by Robert L. Crowe
“The Village of New Salem” is an excerpt of an unpublished manuscript, Me and Mr. Lincoln, by Robert L. Crowe, 2009. The story is told by a man who as a young boy lived in New Salem, Illinois, in the 1830’s.
There isn’t a lot of information about New Salem or about Abraham Lincoln when he was there. That shouldn’t be a surprise. At the time, nobody was writing anything down about what was happening. Everybody just went about their business. During most of the time he was there, Abraham Lincoln wasn’t very important and didn’t match-up to the accomplishments of many of the men who lived there.
I read some of the material that was written by Lincoln’s law partner, William Herndon. He had a book published ten years ago, in 1889, a couple of years before he died. A lot of what was in the book, I can’t agree with. For example, the story that Ann Rutledge and Abraham were a romantic couple, even said that they had been engaged. Not true. Much of the time, Ann was engaged to wealthy businessman John McNeil. Anyways … my writing here is not to argue with Mr. Herndon but suffice it to say that Mr. Herndon interviewed people some 50 – 60 years after Lincoln was at New Salem and their memories failed them in a number of regards.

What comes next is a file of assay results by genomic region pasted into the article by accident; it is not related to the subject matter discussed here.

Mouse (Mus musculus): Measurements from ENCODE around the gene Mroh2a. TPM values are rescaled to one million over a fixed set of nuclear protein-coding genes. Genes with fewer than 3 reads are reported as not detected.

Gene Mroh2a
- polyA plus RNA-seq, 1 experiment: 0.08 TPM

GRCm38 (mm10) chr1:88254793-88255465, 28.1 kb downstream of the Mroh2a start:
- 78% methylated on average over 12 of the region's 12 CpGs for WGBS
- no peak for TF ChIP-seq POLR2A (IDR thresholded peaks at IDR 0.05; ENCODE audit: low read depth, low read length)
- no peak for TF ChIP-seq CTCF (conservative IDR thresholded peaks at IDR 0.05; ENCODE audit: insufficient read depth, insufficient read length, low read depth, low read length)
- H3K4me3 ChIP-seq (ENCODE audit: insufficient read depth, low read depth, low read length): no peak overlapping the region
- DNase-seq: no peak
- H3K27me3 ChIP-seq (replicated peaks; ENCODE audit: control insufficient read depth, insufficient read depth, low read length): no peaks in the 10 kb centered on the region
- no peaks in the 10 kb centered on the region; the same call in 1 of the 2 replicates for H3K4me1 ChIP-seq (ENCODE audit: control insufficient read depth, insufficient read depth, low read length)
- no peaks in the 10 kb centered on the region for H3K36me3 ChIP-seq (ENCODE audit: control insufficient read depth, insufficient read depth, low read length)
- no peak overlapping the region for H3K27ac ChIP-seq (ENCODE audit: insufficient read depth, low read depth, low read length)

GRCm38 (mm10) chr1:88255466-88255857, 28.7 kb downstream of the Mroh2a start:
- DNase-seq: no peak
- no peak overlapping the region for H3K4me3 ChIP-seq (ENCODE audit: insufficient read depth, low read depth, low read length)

New Salem was a small village but there was a spirit about the place that raised it above the average frontier community. The families who moved there were not just pioneers, they were brave, hardworking and tough … dreamers. They were superb businessmen and tradesmen and farmers. That village was a place of action. In a few short years it became the center of trade for west central Illinois. The settlers were folks who thought “big” and were willing to work hard to achieve their dreams. Rutledge and Cameron built the first mill to grind grain and the first saw mill for cutting timer; Hill built the first “carding” machine to separate sheep wool; there were a few grocery stores to provide the necessities of life as well as a few refinements. In addition to the businessmen and farmers there was a concentration of talented tradesmen. I remember part of the list. There was a medical doctor, Dr. John Allen; Henry Onstot, the cooper who made barrels; Martin Waddell, the hatter (his rabbit fur hats sold for 50 cents and his finest coonskin hat for $2); Alexander Ferguson, the shoemaker; Mr. Joshua Miller, the blacksmith, and a variety of others … including Jack Kelso.
Jack Kelso was the happiest man in New Salem. I don’t recall him ever having a job, at least not one that lasted for very long. He would work hard at a few odd jobs, then quit for a while, especially in the summer. He was an expert fisherman and hunter who quoted Shakespeare and the poet, Robert Burns.
The sum total of all this was that New Salem drew a lot of people from a wide area to buy and trade for the goods and services available. It all wasn’t very fancy but it was the only place for a heaping long distance where you could find such a collection.
At times there was talk that New Salem might become the capital of the State of Illinois. However, such a claim might have been made by Denton Offutt who said a lot of things.